- 20th annual Taste Washington offers 20% discountPosted 1 day ago
- Brian Carter, Reininger, Walla Walla Vintners hoist Jefferson CupsPosted 5 days ago
- Sager Small set to take College Cellars education back to Woodward CanyonPosted 6 days ago
- Wine Yakima Valley rallies to support food banksPosted 1 week ago
- BC wine industry mourns Wild Goose founder Adolf KrugerPosted 1 week ago
- Ste. Michelle calls 2016 harvest biggest, longest for Washington winePosted 2 weeks ago
- Giving thanks for Northwest wine on ThanksgivingPosted 2 weeks ago
- ¡Salud! auction for Oregon vineyard worker healthcare sets recordPosted 2 weeks ago
- College Cellars spins Muscat into gold year after yearPosted 2 weeks ago
- Lake Chelan winery wins Tri-Cities Wine Festival with GSMPosted 3 weeks ago
Thanks to diverse styles, Chardonnay makes a comeback
Barely a half-decade ago, we were in the dark times of Chardonnay.
California’s heavy, wood-laden style of big, fat Chardonnays ruled the winemaking landscape. Rare was the Chardonnay with finesse.
But just as wine lovers have gravitated toward myriad white varieties – Riesling, Sauvignon Blanc, Chenin Blanc, Viognier and Grüner Veltliner among them – so, too, as Chardonnay changed from being a one-trick pony.
Today, Chardonnay is a blissfully diverse variety. Though not as nimble as the noble Riesling, Chardonnay nonetheless is able to transform into many kinds of wine, thanks to different clones, a variety of growing regions and a plethora of winemaking styles.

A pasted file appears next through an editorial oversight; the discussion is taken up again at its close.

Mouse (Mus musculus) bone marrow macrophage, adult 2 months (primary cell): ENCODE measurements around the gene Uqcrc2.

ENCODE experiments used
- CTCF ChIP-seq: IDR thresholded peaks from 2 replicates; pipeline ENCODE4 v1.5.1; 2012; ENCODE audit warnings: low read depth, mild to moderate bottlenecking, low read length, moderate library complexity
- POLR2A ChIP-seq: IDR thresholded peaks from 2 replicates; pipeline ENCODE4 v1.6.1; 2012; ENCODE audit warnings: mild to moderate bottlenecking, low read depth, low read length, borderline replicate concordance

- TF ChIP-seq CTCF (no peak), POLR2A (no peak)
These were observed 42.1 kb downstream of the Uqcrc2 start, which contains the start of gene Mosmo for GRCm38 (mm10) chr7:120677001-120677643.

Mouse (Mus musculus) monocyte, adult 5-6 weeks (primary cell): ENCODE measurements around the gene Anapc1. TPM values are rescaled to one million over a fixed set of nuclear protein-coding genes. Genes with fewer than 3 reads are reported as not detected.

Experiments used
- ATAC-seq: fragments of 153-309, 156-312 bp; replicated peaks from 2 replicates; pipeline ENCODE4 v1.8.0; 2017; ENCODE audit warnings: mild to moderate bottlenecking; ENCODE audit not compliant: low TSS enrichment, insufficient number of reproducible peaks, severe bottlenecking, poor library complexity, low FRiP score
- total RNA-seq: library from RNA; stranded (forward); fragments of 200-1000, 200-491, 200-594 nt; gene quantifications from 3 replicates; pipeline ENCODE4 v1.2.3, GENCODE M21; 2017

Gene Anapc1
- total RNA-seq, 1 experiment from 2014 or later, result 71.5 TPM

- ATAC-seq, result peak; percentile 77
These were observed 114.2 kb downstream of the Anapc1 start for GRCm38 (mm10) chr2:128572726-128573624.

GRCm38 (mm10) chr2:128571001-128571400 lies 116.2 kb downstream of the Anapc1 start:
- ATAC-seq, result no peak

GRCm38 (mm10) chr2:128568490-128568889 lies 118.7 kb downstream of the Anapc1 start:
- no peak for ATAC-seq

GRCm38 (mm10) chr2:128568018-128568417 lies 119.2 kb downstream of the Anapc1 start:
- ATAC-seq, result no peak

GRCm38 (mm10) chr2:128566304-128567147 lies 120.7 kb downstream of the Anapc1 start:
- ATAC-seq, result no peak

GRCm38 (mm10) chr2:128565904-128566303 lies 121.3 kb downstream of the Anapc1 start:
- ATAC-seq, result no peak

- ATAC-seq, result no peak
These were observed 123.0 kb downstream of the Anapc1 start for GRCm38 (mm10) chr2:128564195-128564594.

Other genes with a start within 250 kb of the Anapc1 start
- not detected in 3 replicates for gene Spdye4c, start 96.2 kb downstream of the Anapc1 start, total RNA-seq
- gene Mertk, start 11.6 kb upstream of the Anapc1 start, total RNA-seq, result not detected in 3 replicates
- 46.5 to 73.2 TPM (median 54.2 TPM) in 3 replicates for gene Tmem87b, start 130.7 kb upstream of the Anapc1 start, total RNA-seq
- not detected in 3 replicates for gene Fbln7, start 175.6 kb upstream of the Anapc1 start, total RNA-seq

Just a half-decade after wine drinkers declared their independence from Chardonnay, they now seem to be flocking back to the country’s most important wine variety. Winemakers, too, are embracing this diversity by trying all kinds of techniques.
For example, some winemakers are crafting Chardonnays that are “naked,” meaning they are made in stainless steel and often without going through secondary malolactic fermentation (which converts malic acids to softer, richer lactic acids). Others are doing partial barrel fermentation and/or partial malolactic fermentation. And many still are producing big, rich, buttery Chardonnays using all the tools available – yet experimenting with different barrel types and different yeasts to produce wines of energy and distinction.
Throughout the Pacific Northwest, Chardonnay remains an important grape. In Oregon, it is No. 2 to Pinot Gris in white wines, but plenty of plantings of new Chardonnay vineyards are going into the soil each year. In Washington, it’s unclear whether Chardonnay or Riesling is No. 1, but Chardonnay undoubtedly is on the upswing, while Riesling seems to have momentarily plateaued.
This week, we take a look at a broad range of Northwest Chardonnays from a variety of regions and made in different styles. Just click the little arrow above to go through the dozen wines we picked out for you.